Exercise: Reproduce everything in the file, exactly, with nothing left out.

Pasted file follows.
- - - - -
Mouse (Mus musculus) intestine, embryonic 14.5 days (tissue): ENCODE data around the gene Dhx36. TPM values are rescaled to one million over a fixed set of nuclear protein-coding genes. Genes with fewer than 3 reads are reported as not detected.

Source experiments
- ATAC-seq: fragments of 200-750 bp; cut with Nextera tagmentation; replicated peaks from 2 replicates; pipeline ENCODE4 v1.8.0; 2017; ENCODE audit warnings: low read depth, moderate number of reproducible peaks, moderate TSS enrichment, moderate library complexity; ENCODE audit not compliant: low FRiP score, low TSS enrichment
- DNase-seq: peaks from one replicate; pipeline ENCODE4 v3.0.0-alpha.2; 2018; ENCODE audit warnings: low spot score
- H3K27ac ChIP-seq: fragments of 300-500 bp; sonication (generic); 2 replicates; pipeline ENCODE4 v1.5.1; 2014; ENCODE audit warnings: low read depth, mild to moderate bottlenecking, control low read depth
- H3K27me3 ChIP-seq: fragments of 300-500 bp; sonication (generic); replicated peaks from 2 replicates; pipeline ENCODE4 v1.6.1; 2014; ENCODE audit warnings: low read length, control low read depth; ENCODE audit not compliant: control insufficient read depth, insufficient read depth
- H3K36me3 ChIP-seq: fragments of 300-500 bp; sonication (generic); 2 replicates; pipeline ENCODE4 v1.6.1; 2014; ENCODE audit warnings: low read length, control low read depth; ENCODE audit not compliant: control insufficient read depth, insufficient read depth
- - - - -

Mouse (Mus musculus) intestine, embryonic 14.5 days (tissue): ENCODE data around the gene Dhx36. TPM values are rescaled to one million over a fixed set of nuclear protein-coding genes. Genes with fewer than 3 reads are reported as not detected.

Source experiments
- ATAC-seq: fragments of 200-750 bp; cut with Nextera tagmentation; replicated peaks from 2 replicates; pipeline ENCODE4 v1.8.0; 2017; ENCODE audit warnings: low read depth, moderate number of reproducible peaks, moderate TSS enrichment, moderate library complexity; ENCODE audit not compliant: low FRiP score, low TSS enrichment
- DNase-seq: peaks from one replicate; pipeline ENCODE4 v3.0.0-alpha.2; 2018; ENCODE audit warnings: low spot score
- H3K27ac ChIP-seq: fragments of 300-500 bp; sonication (generic); 2 replicates; pipeline ENCODE4 v1.5.1; 2014; ENCODE audit warnings: low read depth, mild to moderate bottlenecking, control low read depth
- H3K27me3 ChIP-seq: fragments of 300-500 bp; sonication (generic); replicated peaks from 2 replicates; pipeline ENCODE4 v1.6.1; 2014; ENCODE audit warnings: low read length, control low read depth; ENCODE audit not compliant: control insufficient read depth, insufficient read depth
- H3K36me3 ChIP-seq: fragments of 300-500 bp; sonication (generic); 2 replicates; pipeline ENCODE4 v1.6.1; 2014; ENCODE audit warnings: low read length, control low read depth; ENCODE audit not compliant: control insufficient read depth, insufficient read depth